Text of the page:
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Oral Zinc Therapy for Wilson's Disease

GEORGE J. BREWER, M.D.; GRETCHEN M. HILL, Ph.D.; ANANDA S. PRASAD, M.D., Ph.D.; ZAFRALLAH T. COSSACK, Ph.D.; and PARVIZ RABBANI, Ph.D.
[+] Article and Author Information

This work was presented in part in November 1981 and November 1982 at meetings of the Central Society for Clinical Research, Chicago, Illinois.

▸Requests for reprints should be sent to George J. Brewer, M.D.; University of Michigan Medical School; 1241 East Catherine Street; Ann Arbor, MI 48109.


Ann Arbor, Detroit, and Allen Park, Michigan


© 1983 American College of PhysiciansAmerican College of Physicians


Ann Intern Med. 1983;99(3):314-320. doi:10.7326/0003-4819-99-3-314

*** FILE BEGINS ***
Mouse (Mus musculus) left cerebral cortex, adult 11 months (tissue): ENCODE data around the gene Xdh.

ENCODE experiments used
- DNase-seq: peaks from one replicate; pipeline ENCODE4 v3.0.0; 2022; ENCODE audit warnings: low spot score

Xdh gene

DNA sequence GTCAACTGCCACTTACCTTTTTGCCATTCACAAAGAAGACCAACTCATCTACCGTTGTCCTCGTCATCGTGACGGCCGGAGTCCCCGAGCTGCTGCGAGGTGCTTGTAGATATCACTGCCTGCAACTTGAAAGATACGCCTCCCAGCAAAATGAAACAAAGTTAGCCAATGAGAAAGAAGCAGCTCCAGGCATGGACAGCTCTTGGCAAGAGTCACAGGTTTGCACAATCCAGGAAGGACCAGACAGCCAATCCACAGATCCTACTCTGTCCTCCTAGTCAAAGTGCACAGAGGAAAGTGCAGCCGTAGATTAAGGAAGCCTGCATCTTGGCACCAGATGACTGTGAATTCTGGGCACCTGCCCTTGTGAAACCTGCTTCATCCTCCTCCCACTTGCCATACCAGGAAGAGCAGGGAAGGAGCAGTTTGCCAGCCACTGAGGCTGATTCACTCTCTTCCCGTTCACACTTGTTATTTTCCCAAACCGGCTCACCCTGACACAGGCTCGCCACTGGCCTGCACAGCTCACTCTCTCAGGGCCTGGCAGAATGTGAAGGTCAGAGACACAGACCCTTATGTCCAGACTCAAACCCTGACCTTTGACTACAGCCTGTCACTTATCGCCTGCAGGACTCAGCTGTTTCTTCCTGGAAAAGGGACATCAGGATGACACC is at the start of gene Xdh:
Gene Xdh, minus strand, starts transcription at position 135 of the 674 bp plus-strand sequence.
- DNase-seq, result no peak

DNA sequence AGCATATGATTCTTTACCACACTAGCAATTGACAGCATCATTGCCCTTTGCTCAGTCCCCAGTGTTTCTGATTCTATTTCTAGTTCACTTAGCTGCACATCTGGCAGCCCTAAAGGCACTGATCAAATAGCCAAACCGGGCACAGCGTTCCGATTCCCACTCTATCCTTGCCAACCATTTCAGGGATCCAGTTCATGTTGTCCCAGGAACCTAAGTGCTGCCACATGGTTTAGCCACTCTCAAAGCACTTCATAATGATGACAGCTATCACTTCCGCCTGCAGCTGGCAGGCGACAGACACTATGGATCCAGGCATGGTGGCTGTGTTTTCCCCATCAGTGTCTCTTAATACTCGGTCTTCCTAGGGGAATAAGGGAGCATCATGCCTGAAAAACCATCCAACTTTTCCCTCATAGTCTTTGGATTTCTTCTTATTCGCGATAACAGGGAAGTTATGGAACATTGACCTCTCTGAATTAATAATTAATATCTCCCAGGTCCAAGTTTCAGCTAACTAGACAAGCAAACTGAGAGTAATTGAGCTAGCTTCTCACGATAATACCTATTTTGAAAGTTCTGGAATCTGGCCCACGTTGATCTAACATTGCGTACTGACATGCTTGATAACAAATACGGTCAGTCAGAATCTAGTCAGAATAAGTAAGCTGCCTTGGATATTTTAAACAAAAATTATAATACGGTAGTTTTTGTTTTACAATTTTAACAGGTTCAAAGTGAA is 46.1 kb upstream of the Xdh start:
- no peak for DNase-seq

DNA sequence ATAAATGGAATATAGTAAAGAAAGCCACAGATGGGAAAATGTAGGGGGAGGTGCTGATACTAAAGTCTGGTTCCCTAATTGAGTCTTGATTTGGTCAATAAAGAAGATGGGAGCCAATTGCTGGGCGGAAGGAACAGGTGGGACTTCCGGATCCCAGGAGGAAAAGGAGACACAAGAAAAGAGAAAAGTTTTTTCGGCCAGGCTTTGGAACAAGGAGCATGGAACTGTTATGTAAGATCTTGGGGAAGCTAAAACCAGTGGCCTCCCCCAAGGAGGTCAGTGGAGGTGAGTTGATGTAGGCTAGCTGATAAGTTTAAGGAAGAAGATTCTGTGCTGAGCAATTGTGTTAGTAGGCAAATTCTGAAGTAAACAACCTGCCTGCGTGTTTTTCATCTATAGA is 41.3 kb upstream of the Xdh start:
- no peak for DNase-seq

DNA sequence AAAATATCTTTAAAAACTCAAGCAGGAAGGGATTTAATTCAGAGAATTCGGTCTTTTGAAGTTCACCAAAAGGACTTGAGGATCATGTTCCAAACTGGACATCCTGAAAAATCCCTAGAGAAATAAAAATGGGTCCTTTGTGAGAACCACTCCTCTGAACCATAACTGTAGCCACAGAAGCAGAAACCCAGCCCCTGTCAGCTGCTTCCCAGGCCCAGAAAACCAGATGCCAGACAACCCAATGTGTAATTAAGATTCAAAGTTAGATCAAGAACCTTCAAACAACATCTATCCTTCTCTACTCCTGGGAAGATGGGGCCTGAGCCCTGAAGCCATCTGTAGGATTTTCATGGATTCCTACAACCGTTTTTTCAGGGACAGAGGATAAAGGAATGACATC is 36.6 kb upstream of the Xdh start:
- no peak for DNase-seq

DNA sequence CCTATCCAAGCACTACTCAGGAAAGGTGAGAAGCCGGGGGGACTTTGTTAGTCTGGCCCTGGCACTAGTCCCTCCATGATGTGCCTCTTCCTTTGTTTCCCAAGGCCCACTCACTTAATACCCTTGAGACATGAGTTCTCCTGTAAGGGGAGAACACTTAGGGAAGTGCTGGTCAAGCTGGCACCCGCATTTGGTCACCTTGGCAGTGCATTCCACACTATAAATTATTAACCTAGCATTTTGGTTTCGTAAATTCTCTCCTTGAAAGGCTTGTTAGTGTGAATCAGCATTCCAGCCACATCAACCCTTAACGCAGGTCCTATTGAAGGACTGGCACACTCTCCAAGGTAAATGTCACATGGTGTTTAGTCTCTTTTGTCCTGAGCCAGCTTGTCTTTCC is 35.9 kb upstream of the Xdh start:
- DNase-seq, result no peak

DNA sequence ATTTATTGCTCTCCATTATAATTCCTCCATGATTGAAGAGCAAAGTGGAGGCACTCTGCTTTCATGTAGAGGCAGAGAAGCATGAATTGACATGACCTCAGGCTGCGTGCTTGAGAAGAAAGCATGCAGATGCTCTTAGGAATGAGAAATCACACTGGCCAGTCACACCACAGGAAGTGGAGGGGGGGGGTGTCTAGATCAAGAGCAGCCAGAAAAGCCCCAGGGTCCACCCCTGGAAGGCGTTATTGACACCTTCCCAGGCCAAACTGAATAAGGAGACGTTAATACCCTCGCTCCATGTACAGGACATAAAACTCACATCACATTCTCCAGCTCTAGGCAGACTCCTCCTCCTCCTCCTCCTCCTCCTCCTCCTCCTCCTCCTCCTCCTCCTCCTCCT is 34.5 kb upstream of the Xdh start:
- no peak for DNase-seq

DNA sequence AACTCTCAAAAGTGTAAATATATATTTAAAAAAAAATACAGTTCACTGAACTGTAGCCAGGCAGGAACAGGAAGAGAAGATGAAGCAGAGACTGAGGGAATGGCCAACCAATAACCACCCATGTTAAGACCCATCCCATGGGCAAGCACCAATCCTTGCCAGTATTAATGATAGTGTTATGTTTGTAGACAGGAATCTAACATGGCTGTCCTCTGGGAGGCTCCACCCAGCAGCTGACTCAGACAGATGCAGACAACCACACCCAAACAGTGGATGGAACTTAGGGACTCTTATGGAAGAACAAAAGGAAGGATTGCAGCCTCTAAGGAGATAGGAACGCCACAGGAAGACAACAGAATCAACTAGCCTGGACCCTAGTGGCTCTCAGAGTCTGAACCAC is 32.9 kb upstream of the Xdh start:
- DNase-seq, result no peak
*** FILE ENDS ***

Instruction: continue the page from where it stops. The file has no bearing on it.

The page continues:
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Wilson's disease is an inherited disorder of copper accumulation that is fatal if untreated. Because penicillamine, the established treatment, is toxic in a substantial number of patients, we studied the efficacy of zinc treatment. We induced a negative or neutral copper balance in five out of five patients with Wilson's disease who were receiving no therapy other than zinc. Zinc acetate was given every 4 hours during the day, and the patient was not allowed to eat for 1 hour before and 1 hour after each dose. Oral zinc therapy, used according to our regimen, may now be considered in the treatment of patients with penicillamine intolerance. However, it is premature to convert patients to zinc therapy if they tolerate penicillamine well. The efficacy of zinc therapy in the initial removal of the copper burden in acutely ill patients with Wilson's disease has not yet been evaluated.

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